The most beautiful and the biggest!
The Malbork Castle is undoubtedly one of the greatest treasures of Poland! The title of the largest castle not only in Poland, but all over the world can be a reason of pride. 😛 One of the custodians of the museum estimates that the castle currently consists of 12 to 15 million bricks. My non-mathematical mind can not even imagine it! After such an introduction, I can tell you one thing: One visit is not enough! 🙂 I’m leaving out the fact that not all chambers are available, and you will not be able to see what you can in one day. What’s more, the Malbork Castle is under constant repair! This means that every year new rooms or other treasures are presented. In 2015 we visited the Teutonic castle for the first time, but certainly not the last time!
How to get to Malbork Castle?
Well definitely the best option is your own car, but you can easily get here also by train from Warsaw or even Cracow! If you are traveling from Cracow, you can take the first train towards Malbork and come back in the evening. You even don’t have to book a night in Malbork!
I used to be a student at that time and same year later I was going to U.S. You can easily guess that I didn’t have enough money to go abroad, but still traveling around my home country is a real pleasure. When we visited Malbork Castle during long may weekend it was super crowded. An additional attraction was the Knight’s Tournament, which was hosted by the Malbork Castle. The queue for cash desks cost us 30 minutes, but immediately after purchasing the tickets we went to the castle. On the main page of the castle you can check ticket prices, types of tours and opening hours!
For sightseeing we chosed the classic historical route – the journey through the most important chambers of the castle, along with a guide. I must admit that I was shocked when our guide was a lively grandpa with a better voice than many young mens! 😀 He was able to talk and walk around the castle for 3 hours without tiredness!
The Trail Of Gothic Castles
The Malbork Castle is not the only Teutonic castle in the Polish lands! Of course, it is the largest and most beautiful example of a Gothic fortified castle from that time, but at the same time it is part of 12 Gothic castles, which are located in Warmia, Masuria and Kashubia. So far we have managed to visit Nidzica.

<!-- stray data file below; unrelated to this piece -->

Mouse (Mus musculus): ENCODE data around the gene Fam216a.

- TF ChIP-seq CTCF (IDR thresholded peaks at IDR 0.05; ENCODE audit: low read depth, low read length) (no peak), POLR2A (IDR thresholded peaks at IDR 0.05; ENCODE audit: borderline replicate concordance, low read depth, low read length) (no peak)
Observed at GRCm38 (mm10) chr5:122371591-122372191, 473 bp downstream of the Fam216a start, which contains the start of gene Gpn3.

The (very) long (hi)story 😀
As it often happens in our lands, the history of the castle is full of ups and downs. The first rise of the castle took place in the 13th century, when the area of Malbork was chosen to create the largest medieval fortress in the world. Since then, the Malbork Castle has been repeatedly expanded and rebuilt. From 1274 to 1457, it was the seat of the masters of the Teutonic Order and the capital of the Teutonic State. The uniqueness of this amazing building is confirmed by the fact that it has not been gained even once. Although Polish knights besieged it for up to 6 months! It was not until 1457 that Kazimierz Jagiellończyk proudly entered its area. However, in this case, the Teutonic Knights were guilty of such a fate, because they didn’t pay their mercenaries money. And those, having received payment from the Polish king, gave up further defense of the castle! 🙂
Fall of the castle
In the 18th century it was taken over by the Prussian rule and since then the devastation of the greatest treasure of the Teutonic Knights began. The castle was in a deplorable condition, but at the turn of the 18th and the 19th centuries its historical value was appreciated and its reconstruction has started. Unfortunately, during the Second World War, the castle fell into the hands of the Nazis, with the whole city of Malbork. Along with other monuments of this amazing city, the Malbork Castle was almost completely destroyed. Fortunately, just after the war, a great reconstruction began, which continues to this day. The Malbork Castle was rebuilt following the example of the old Gothic castle, thanks to which in 1997 it was submitted on the UNESCO list.
What to look for during sightseeing?
Your guide will take care of it, but I will tell you one thing: Great Refectory! 🙂 Some scholars include this part as the palace. This verdict should not come as a surprise, because it is the most representative hall in the whole castle. A beautiful vault supported by three columns adds the dignity of this hall, in which certainly the most-loved feasts took place!
Besides, also pay attention to the decoration / frescoes on individual walls. Some decorative elements are placed in showcases or simply on shelves. It is also worth to pay attention to them.
On the other side of the Nogat
I know that after a 3-hour tour you can have enough of everything, but be sure to go bridge over the other side of the Nogat! From this place photographer hunt for the best shots of the Teutonic castle! 🙂
A walk around the city
If you still have some time after visiting the castle, you must go around the city! You can still find here a few Gothic buildings that perfectly fit into the city’s atmosphere. Even the local Main Railway Station reminds us that we are in the land of the Teutonic Knights. 🙂
Thanks for attention! That’s all what I’ve prepared for you. I hope you enjoyed and learned something new. Let me know if you have already visited the castle! Feel free to share your thoughts! 🙂
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